The Air Force is growing increasingly worried about the pace of deployments and how it’s straining airmen and their families.
In 2018, the Air Force will make more progress standing up a new mental health and resiliency program called Task Force True North.
In an August interview, Chief Master Sergeant of the Air Force Kaleth Wright said that the Air Force had already put program managers for Task Force True North in place at four test sites: Minot Air Force Base in North Dakota, Beale Air Force Base in California, Joint Base Elmendorf-Richardson in Alaska, and Whiteman Air Force Base in Missouri.
And by spring, each base is expected to have a team of 16 licensed clinical social workers and four mental health providers embedded with units there and interacting with airmen every day.
After another year or 18 months, the Air Force will review the program and, if it’s working, possibly expand it.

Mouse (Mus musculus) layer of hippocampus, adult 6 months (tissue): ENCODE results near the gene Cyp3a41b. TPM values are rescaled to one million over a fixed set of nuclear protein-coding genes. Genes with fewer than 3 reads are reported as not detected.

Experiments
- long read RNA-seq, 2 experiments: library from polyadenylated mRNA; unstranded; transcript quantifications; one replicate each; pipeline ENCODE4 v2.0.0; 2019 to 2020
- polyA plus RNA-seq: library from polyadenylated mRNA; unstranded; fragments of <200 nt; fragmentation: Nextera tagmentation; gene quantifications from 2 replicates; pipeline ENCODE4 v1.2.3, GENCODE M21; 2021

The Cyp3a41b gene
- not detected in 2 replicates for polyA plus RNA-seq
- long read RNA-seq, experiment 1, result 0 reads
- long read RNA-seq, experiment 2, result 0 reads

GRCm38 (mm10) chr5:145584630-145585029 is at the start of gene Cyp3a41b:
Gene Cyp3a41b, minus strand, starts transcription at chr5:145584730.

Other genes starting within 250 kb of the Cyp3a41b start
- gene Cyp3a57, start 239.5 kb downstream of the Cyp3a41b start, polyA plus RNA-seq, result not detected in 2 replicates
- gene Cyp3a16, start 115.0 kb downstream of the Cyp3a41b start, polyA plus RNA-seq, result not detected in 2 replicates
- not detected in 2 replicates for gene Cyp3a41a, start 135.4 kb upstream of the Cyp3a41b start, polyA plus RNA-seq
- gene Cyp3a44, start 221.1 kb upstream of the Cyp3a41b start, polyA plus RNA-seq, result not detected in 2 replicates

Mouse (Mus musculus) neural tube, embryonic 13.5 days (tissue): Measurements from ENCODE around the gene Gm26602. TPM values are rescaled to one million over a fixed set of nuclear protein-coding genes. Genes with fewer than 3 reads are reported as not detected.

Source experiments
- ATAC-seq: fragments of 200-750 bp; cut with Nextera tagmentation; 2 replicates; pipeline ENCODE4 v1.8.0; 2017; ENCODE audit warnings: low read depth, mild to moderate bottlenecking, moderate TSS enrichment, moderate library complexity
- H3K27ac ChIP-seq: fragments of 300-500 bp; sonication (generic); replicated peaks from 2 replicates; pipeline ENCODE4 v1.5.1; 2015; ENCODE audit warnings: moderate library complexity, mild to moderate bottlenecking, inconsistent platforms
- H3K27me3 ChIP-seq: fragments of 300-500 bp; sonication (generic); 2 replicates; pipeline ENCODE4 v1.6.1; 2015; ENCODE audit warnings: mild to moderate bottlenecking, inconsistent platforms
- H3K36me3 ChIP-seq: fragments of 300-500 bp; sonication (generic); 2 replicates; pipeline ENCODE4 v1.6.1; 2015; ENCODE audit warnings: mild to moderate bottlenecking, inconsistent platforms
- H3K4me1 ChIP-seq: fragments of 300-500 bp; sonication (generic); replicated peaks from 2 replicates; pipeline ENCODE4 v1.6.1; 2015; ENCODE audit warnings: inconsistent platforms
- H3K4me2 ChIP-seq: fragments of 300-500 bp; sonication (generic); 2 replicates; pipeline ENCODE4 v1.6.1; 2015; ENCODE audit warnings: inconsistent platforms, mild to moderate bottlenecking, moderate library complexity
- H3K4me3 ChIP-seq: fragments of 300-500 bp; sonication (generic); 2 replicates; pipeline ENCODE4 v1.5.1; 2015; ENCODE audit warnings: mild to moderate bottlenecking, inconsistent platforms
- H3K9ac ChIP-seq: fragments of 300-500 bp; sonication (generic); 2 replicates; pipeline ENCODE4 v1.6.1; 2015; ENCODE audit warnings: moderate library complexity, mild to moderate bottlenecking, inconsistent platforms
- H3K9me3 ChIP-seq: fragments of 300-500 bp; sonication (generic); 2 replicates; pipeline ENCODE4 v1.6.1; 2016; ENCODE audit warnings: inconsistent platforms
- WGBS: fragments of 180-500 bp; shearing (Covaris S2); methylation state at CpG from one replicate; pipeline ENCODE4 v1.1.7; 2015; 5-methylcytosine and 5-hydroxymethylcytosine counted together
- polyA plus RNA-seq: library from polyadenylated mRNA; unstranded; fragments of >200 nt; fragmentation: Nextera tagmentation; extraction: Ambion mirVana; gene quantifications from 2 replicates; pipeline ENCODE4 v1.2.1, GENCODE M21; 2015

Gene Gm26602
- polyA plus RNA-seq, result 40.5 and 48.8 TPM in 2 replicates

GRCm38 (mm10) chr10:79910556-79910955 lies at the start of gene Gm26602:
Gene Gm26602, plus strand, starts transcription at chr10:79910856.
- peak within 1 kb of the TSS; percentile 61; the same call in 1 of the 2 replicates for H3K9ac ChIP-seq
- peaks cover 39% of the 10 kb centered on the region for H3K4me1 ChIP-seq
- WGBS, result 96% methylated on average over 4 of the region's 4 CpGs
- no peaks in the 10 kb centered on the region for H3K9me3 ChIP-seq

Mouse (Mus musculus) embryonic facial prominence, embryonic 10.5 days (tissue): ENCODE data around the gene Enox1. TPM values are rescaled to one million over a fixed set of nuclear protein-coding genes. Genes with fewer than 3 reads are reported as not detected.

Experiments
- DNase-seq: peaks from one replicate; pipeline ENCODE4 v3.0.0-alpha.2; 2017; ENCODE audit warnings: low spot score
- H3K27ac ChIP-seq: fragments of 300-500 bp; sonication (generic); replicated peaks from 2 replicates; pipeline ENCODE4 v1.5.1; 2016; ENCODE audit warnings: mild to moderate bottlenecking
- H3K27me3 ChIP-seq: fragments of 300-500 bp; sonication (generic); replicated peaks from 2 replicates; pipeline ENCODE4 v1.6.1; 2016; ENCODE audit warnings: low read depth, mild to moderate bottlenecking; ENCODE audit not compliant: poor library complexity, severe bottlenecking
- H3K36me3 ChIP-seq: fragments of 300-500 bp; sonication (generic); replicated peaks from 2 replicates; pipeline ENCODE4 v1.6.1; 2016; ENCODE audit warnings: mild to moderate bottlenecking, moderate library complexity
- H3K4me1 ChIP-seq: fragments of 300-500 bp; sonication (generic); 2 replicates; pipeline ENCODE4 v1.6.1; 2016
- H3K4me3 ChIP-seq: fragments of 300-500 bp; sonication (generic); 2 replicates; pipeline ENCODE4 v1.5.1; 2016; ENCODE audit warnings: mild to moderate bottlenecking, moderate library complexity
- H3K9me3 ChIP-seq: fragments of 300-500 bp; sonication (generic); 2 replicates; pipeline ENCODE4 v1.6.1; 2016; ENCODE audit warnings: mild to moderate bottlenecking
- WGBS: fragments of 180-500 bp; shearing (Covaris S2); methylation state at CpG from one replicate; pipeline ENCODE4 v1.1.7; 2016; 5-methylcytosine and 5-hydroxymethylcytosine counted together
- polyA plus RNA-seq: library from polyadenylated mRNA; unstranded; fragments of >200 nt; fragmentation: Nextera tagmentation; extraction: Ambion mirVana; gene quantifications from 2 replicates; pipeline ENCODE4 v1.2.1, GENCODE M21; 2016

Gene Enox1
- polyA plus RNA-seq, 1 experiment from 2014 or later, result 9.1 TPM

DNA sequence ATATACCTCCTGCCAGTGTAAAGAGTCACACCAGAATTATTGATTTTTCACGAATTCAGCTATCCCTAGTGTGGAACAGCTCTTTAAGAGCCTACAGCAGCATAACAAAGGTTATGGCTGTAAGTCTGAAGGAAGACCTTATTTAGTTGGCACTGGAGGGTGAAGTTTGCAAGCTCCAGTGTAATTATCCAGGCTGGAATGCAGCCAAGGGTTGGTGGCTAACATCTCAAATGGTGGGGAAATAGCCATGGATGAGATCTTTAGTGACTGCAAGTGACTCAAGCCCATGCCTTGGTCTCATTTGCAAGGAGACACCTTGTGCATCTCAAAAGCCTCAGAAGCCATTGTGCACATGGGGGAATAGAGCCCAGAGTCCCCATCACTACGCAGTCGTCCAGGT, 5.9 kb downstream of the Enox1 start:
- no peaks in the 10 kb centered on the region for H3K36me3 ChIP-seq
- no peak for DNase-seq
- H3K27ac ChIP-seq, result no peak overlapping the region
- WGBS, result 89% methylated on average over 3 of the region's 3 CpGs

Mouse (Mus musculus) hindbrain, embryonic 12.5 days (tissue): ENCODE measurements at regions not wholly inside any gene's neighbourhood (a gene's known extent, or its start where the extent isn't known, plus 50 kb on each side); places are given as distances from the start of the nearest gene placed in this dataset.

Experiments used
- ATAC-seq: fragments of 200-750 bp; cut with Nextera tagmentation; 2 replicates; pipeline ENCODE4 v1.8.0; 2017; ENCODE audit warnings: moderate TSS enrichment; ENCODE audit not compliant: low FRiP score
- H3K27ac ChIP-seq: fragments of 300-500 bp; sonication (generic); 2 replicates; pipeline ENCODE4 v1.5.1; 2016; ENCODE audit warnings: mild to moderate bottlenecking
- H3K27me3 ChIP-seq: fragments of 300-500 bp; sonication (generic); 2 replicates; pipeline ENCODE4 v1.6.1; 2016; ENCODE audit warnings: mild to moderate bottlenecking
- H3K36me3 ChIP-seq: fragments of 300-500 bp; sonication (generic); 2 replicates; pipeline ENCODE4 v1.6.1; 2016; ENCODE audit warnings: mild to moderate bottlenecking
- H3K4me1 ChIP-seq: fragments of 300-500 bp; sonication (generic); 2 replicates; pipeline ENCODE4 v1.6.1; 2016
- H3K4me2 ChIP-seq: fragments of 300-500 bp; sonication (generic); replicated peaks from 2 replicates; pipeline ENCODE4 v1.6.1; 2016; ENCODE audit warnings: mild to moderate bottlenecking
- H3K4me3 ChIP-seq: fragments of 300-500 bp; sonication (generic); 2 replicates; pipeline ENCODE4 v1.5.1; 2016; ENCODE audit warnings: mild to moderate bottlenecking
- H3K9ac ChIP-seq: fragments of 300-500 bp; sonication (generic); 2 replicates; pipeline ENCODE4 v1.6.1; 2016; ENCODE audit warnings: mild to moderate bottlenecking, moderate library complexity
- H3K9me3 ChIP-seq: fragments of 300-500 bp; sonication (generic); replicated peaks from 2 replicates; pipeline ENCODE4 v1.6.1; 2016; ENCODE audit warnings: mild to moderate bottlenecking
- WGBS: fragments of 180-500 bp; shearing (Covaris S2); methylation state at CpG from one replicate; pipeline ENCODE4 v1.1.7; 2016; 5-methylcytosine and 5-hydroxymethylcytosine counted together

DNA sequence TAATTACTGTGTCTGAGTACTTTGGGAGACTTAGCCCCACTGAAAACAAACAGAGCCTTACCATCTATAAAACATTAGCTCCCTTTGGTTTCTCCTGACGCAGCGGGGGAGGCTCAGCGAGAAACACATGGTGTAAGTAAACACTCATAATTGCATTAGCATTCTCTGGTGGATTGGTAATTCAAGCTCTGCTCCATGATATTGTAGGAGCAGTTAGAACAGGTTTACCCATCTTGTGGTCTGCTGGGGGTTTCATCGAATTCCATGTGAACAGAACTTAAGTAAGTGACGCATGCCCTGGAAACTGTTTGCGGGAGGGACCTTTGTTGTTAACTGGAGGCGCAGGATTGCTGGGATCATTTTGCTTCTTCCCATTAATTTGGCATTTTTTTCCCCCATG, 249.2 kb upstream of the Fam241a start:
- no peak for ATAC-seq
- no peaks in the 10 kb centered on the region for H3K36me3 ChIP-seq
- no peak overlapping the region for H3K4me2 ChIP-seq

By embedding these mental health providers directly with airmen, Wright hopes to normalize the process of seeking help for mental health issues. And Air Force leaders need to make sure they don’t perpetuate any stigma for seeking help, even subconsciously.
Wright said that deployment tempos could be putting pressure on crucial airmen and prompt them to leave, further increasing the pressure on those who remain and worsening the situation. The problem is especially worrisome given the suicide problem in the Air Force and other military branches.
“We can’t really have a true impact on the dwell-to-deploy ratio unless [we] maintain trained and experienced individuals in those career fields,” Wright said. “If we keep them at a one-to-one ration — six months [deployed], six months home — that starts to wear on them personally, mentally, [and] it starts to wear on their families.”